Since everything derives from those numbers it makes the size of the battery the driver in the estimations.
As we have just gone through a set of calculations with regard to charging over night at a camp ground with out a single reference to the battery size it is pretty clear that the battery size has nothing to do with the question of the rate at which you can take on charge. Where battery size comes into play is where we look at how much battery we need to make the trip to the SC. If we assume the nominal 500 Wh/mi for the battery and 500 Wh/mi for the trailer that's 1 kWh/mi total and it's clear that to reach a SC 150 mi from the camp ground we are going to need 150 kWh. It should be clear that you will need a battery of at least 150 kWh capacity AND, whatever its capacity, it needs to be charged to at least 150 kWh. If you can charge for 10 hrs at 7 kw then you can add 70 kW hr and your battery had better have at least 80 kWh already in it IOW you must arrive at camp with 70 kWh charge on board. Note that even at this point we have not considered how big the battery actually is - only that it needs to be bigger than a certain size to tow a trailer that takes 500 wH/mi with a tractor that thales 500 Wh/mi.

Since we don't know what the actual consumption numbers will be for tractor or trailer the best we can do for now is use the nominal numbers. Our first job when we take delivery of the CT is to find out what our actual Wh/mi are. for various driving conditions. For most people it will be less than the EPA rated value but for some it will be greater. The next job is to find out what the consumption for the trailer is. Only then can we compute actual trips and charging rates. Until then the best we can do is the nominal numbers. If you understand what they are telling you you can gain a lot of insight. If you are hopeless with numbers then take some assurance in the fact that Tesla vehicles are equipped with software that tries to give you answers without your having to understand them.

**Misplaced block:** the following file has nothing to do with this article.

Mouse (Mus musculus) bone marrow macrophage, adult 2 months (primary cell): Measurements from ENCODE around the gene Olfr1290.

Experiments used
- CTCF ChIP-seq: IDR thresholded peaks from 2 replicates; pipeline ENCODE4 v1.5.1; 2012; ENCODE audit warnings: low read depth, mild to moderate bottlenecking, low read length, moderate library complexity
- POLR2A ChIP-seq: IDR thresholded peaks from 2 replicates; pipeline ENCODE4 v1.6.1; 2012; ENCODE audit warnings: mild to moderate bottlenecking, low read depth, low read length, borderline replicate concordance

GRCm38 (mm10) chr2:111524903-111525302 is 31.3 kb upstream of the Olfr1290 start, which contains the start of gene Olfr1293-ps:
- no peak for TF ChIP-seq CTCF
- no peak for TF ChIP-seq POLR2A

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Dids

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That''s the story for now and from the advertised range and what we know about how Tesla builds cars we estimate about 500 wh/mi which, is an estimate of what the EPA rated consumption might be which charged at a 32A rate, comes out to a nominal 14 mi per hour.

The thing is that it will take 400 somtimes and it will take 600 sometimes. If normal level terrain consumption is 500 nothing more than rain will take it up to 650 and even a wet road will take it up close to 600.


Yes there is potential to get more or less range in 10 hours but while a 47 mile difference in possible range may seem like a "huge" difference to you it really isn't if you have a 150 mile run to the nearest supercharger before you on the morn.

Now this is without the trailer. A 14,000 lbs trailer is going to consume at least 500 Wh/mi on level terrain. Thus the mileage that can be added by charging at 7 kW is going to be less than 7000/ (500 + 500 ± 100) = 7 ± 1 miles per hour. In a 10 hour charging period that means as few as 60 miles and as many as 70 miles. I don't call that a huge range as it means you can't add enough charge in 10 hours to get to a SC 150 miles away.


As we have just gone through a set of calculations with regard to charging over night at a camp ground with out a single reference to the battery size it is pretty clear that the battery size has nothing to do with the question of the rate at which you can take on charge. Where battery size comes into play is where we look at how much battery we need to make the trip to the SC. If we assume the nominal 500 Wh/mi for the battery and 500 Wh/mi for the trailer that's 1 kWh/mi total and it's clear that to reach a SC 150 mi from the camp ground we are going to need 150 kWh. It should be clear that you will need a battery of at least 150 kWh capacity AND, whatever its capacity, it needs to be charged to at least 150 kWh. If you can charge for 10 hrs at 7 kw then you can add 70 kW hr and your battery had better have at least 80 kWh already in it IOW you must arrive at camp with 70 kWh charge on board. Note that even at this point we have not considered how big the battery actually is - only that it needs to be bigger than a certain size to tow a trailer that takes 500 wH/mi with a tractor that thales 500 Wh/mi.